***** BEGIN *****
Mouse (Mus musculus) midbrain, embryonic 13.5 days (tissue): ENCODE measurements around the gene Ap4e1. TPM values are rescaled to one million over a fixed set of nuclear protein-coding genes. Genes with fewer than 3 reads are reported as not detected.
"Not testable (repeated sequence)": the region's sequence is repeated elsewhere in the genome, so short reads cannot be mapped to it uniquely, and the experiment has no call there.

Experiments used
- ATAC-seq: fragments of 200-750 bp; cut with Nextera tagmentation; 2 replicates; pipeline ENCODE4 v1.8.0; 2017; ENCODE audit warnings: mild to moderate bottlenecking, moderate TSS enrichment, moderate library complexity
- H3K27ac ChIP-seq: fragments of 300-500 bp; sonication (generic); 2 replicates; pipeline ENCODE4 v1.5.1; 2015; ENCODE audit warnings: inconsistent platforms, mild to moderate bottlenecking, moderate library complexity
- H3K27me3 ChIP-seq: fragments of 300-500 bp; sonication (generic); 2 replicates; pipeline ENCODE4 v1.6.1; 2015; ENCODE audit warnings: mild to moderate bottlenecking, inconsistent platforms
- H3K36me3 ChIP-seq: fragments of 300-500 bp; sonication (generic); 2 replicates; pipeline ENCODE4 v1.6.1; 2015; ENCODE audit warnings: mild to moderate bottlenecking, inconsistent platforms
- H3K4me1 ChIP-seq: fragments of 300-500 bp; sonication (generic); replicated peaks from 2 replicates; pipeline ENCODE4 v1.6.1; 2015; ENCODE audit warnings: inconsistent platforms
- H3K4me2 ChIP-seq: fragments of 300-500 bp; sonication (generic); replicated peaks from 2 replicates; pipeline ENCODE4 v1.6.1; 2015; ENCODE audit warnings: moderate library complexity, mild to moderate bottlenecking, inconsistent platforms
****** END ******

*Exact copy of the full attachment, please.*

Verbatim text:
Mouse (Mus musculus) midbrain, embryonic 13.5 days (tissue): ENCODE measurements around the gene Ap4e1. TPM values are rescaled to one million over a fixed set of nuclear protein-coding genes. Genes with fewer than 3 reads are reported as not detected.
"Not testable (repeated sequence)": the region's sequence is repeated elsewhere in the genome, so short reads cannot be mapped to it uniquely, and the experiment has no call there.

Experiments used
- ATAC-seq: fragments of 200-750 bp; cut with Nextera tagmentation; 2 replicates; pipeline ENCODE4 v1.8.0; 2017; ENCODE audit warnings: mild to moderate bottlenecking, moderate TSS enrichment, moderate library complexity
- H3K27ac ChIP-seq: fragments of 300-500 bp; sonication (generic); 2 replicates; pipeline ENCODE4 v1.5.1; 2015; ENCODE audit warnings: inconsistent platforms, mild to moderate bottlenecking, moderate library complexity
- H3K27me3 ChIP-seq: fragments of 300-500 bp; sonication (generic); 2 replicates; pipeline ENCODE4 v1.6.1; 2015; ENCODE audit warnings: mild to moderate bottlenecking, inconsistent platforms
- H3K36me3 ChIP-seq: fragments of 300-500 bp; sonication (generic); 2 replicates; pipeline ENCODE4 v1.6.1; 2015; ENCODE audit warnings: mild to moderate bottlenecking, inconsistent platforms
- H3K4me1 ChIP-seq: fragments of 300-500 bp; sonication (generic); replicated peaks from 2 replicates; pipeline ENCODE4 v1.6.1; 2015; ENCODE audit warnings: inconsistent platforms
- H3K4me2 ChIP-seq: fragments of 300-500 bp; sonication (generic); replicated peaks from 2 replicates; pipeline ENCODE4 v1.6.1; 2015; ENCODE audit warnings: moderate library complexity, mild to moderate bottlenecking, inconsistent platforms